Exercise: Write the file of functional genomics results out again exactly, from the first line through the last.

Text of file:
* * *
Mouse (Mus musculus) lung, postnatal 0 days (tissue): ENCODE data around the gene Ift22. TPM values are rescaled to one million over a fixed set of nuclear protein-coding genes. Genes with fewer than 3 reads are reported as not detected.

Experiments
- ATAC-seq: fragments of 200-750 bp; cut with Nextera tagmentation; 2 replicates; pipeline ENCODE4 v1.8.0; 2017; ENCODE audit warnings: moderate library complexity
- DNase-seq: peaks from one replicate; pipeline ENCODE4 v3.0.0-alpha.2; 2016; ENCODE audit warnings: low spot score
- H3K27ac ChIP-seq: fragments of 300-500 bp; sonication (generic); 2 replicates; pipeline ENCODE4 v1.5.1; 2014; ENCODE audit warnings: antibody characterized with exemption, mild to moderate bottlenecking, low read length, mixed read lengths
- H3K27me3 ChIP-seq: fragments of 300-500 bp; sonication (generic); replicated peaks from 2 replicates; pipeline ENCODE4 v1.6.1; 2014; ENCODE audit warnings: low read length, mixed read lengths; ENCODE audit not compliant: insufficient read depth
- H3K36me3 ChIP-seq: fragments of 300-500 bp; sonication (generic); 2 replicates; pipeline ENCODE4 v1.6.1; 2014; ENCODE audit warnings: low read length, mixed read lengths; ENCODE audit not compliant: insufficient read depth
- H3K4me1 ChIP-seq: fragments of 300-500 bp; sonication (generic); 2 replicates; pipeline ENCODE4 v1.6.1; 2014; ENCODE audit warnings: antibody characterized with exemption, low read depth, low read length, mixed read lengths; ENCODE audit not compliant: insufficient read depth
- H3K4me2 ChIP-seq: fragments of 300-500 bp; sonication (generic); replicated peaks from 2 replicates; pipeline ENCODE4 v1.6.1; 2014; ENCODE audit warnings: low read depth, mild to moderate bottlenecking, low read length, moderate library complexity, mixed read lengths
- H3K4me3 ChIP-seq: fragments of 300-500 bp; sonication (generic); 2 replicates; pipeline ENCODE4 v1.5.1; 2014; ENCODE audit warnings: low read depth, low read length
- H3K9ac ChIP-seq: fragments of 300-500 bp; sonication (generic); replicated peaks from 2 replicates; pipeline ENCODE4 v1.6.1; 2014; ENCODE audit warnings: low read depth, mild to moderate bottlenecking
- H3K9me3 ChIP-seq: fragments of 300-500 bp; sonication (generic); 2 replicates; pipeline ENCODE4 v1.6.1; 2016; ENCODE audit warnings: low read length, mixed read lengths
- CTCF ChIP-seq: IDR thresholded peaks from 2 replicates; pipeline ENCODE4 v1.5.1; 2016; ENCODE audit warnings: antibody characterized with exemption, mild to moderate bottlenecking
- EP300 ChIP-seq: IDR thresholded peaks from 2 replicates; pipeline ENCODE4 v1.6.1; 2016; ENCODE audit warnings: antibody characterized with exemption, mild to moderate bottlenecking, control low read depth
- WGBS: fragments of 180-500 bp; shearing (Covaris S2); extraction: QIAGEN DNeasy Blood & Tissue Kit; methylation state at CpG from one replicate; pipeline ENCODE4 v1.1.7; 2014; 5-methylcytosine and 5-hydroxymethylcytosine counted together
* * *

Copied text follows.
Mouse (Mus musculus) lung, postnatal 0 days (tissue): ENCODE data around the gene Ift22. TPM values are rescaled to one million over a fixed set of nuclear protein-coding genes. Genes with fewer than 3 reads are reported as not detected.

Experiments
- ATAC-seq: fragments of 200-750 bp; cut with Nextera tagmentation; 2 replicates; pipeline ENCODE4 v1.8.0; 2017; ENCODE audit warnings: moderate library complexity
- DNase-seq: peaks from one replicate; pipeline ENCODE4 v3.0.0-alpha.2; 2016; ENCODE audit warnings: low spot score
- H3K27ac ChIP-seq: fragments of 300-500 bp; sonication (generic); 2 replicates; pipeline ENCODE4 v1.5.1; 2014; ENCODE audit warnings: antibody characterized with exemption, mild to moderate bottlenecking, low read length, mixed read lengths
- H3K27me3 ChIP-seq: fragments of 300-500 bp; sonication (generic); replicated peaks from 2 replicates; pipeline ENCODE4 v1.6.1; 2014; ENCODE audit warnings: low read length, mixed read lengths; ENCODE audit not compliant: insufficient read depth
- H3K36me3 ChIP-seq: fragments of 300-500 bp; sonication (generic); 2 replicates; pipeline ENCODE4 v1.6.1; 2014; ENCODE audit warnings: low read length, mixed read lengths; ENCODE audit not compliant: insufficient read depth
- H3K4me1 ChIP-seq: fragments of 300-500 bp; sonication (generic); 2 replicates; pipeline ENCODE4 v1.6.1; 2014; ENCODE audit warnings: antibody characterized with exemption, low read depth, low read length, mixed read lengths; ENCODE audit not compliant: insufficient read depth
- H3K4me2 ChIP-seq: fragments of 300-500 bp; sonication (generic); replicated peaks from 2 replicates; pipeline ENCODE4 v1.6.1; 2014; ENCODE audit warnings: low read depth, mild to moderate bottlenecking, low read length, moderate library complexity, mixed read lengths
- H3K4me3 ChIP-seq: fragments of 300-500 bp; sonication (generic); 2 replicates; pipeline ENCODE4 v1.5.1; 2014; ENCODE audit warnings: low read depth, low read length
- H3K9ac ChIP-seq: fragments of 300-500 bp; sonication (generic); replicated peaks from 2 replicates; pipeline ENCODE4 v1.6.1; 2014; ENCODE audit warnings: low read depth, mild to moderate bottlenecking
- H3K9me3 ChIP-seq: fragments of 300-500 bp; sonication (generic); 2 replicates; pipeline ENCODE4 v1.6.1; 2016; ENCODE audit warnings: low read length, mixed read lengths
- CTCF ChIP-seq: IDR thresholded peaks from 2 replicates; pipeline ENCODE4 v1.5.1; 2016; ENCODE audit warnings: antibody characterized with exemption, mild to moderate bottlenecking
- EP300 ChIP-seq: IDR thresholded peaks from 2 replicates; pipeline ENCODE4 v1.6.1; 2016; ENCODE audit warnings: antibody characterized with exemption, mild to moderate bottlenecking, control low read depth
- WGBS: fragments of 180-500 bp; shearing (Covaris S2); extraction: QIAGEN DNeasy Blood & Tissue Kit; methylation state at CpG from one replicate; pipeline ENCODE4 v1.1.7; 2014; 5-methylcytosine and 5-hydroxymethylcytosine counted together